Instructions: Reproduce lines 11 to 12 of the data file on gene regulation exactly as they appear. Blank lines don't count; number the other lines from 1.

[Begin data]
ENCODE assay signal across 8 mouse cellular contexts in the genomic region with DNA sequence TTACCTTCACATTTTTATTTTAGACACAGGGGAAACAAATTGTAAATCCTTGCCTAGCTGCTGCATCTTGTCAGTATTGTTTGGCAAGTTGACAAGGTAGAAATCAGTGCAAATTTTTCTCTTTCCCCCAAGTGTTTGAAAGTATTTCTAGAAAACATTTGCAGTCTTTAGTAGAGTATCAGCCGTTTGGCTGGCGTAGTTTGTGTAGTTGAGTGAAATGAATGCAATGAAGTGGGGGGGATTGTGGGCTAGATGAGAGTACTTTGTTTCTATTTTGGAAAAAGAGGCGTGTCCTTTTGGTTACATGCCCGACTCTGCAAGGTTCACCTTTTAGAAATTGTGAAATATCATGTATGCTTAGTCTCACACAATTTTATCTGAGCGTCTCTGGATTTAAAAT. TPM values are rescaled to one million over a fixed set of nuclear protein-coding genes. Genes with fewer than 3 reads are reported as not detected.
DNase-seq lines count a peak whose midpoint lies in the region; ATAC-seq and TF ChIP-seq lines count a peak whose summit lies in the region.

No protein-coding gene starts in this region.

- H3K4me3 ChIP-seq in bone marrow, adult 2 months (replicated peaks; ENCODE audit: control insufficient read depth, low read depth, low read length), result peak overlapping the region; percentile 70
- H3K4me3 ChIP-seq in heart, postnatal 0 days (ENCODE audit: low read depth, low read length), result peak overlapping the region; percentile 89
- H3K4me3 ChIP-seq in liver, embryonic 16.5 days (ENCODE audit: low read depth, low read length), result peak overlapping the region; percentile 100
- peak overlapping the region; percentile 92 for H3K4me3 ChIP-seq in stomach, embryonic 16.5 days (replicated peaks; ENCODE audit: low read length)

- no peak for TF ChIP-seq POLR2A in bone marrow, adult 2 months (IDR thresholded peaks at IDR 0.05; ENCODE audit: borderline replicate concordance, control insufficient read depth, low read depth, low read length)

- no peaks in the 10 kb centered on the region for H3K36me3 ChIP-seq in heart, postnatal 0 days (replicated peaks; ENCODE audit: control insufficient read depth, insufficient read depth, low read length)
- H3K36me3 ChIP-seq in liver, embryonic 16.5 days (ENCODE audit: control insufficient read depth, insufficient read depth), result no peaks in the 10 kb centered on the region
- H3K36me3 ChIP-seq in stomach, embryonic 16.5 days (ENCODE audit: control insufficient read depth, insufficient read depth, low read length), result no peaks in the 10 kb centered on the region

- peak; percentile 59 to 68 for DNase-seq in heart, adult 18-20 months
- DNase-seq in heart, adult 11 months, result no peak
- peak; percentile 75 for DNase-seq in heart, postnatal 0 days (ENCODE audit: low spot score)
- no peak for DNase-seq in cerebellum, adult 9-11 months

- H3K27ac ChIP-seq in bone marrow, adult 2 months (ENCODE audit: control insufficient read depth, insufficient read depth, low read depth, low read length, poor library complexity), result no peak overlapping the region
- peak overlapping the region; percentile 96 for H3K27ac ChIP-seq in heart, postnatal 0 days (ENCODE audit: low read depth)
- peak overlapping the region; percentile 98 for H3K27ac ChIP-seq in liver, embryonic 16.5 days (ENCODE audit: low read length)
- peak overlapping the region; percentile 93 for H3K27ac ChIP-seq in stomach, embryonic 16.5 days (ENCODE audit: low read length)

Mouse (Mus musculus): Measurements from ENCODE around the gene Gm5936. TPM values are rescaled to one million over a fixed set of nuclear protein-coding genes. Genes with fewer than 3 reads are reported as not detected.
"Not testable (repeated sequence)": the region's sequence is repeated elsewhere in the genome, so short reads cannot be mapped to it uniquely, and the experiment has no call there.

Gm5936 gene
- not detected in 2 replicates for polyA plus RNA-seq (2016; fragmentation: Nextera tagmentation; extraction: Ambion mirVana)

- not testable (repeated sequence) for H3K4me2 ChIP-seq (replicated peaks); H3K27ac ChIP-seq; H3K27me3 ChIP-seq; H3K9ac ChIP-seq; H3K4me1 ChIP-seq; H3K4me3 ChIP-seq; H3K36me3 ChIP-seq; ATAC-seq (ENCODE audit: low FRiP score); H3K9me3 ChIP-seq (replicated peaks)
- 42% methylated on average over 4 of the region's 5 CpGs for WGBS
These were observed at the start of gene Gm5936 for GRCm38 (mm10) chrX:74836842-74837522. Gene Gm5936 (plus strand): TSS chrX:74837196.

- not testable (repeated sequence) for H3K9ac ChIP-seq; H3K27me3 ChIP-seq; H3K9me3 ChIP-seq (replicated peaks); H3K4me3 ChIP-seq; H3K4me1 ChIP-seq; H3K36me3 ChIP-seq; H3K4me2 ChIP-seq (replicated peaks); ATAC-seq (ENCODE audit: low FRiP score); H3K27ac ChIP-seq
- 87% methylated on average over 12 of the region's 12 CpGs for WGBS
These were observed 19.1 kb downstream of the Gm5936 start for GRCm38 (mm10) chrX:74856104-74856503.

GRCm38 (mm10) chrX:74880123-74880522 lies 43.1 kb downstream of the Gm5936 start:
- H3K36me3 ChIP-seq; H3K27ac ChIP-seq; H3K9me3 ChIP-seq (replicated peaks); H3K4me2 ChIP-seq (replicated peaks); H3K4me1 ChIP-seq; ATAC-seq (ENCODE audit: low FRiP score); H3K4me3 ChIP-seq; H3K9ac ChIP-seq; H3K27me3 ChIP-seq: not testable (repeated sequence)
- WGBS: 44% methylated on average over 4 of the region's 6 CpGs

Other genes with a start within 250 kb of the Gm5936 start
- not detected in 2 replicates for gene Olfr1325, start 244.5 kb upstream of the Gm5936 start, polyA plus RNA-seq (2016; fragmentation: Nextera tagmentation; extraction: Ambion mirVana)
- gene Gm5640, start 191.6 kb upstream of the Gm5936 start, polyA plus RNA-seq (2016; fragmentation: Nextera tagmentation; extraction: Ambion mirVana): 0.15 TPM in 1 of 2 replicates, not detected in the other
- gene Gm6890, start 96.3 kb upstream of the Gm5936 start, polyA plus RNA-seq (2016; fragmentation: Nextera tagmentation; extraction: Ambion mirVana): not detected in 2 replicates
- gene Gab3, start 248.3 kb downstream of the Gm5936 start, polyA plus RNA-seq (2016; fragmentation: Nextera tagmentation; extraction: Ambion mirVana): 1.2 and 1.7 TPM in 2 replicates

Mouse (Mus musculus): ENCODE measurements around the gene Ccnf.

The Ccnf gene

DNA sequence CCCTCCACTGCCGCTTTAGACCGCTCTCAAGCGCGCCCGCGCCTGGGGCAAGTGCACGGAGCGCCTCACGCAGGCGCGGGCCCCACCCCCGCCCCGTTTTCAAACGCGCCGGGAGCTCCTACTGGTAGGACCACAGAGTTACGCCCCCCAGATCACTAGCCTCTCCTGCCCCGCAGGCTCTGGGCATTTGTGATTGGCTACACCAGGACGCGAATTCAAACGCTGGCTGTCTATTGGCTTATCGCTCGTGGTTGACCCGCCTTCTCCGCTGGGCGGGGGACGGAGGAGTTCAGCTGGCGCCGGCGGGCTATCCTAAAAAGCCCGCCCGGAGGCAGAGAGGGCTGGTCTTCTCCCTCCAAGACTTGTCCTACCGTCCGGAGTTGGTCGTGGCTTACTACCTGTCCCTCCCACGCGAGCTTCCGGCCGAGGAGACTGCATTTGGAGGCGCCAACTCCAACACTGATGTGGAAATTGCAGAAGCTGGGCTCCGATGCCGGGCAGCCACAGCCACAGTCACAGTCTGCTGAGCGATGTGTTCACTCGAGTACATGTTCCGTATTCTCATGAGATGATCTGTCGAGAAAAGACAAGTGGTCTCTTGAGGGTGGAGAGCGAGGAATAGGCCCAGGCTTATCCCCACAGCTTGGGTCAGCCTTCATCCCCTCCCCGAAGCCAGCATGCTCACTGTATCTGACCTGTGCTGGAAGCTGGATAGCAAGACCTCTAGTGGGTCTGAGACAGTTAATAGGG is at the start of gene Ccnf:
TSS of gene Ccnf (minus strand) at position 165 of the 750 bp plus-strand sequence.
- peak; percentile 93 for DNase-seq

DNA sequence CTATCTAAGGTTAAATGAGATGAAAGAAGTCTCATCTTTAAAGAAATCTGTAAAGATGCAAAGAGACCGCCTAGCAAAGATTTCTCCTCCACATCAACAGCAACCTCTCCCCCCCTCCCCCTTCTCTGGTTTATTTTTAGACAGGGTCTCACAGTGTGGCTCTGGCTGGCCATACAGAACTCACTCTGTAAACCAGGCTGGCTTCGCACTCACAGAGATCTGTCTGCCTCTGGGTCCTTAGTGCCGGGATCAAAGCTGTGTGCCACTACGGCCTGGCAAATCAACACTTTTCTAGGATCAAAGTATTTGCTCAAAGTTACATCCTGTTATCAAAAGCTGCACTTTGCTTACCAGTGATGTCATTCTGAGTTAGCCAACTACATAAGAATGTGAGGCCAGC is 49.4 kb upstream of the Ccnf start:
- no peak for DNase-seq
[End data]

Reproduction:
- H3K36me3 ChIP-seq in stomach, embryonic 16.5 days (ENCODE audit: control insufficient read depth, insufficient read depth, low read length), result no peaks in the 10 kb centered on the region

- peak; percentile 59 to 68 for DNase-seq in heart, adult 18-20 months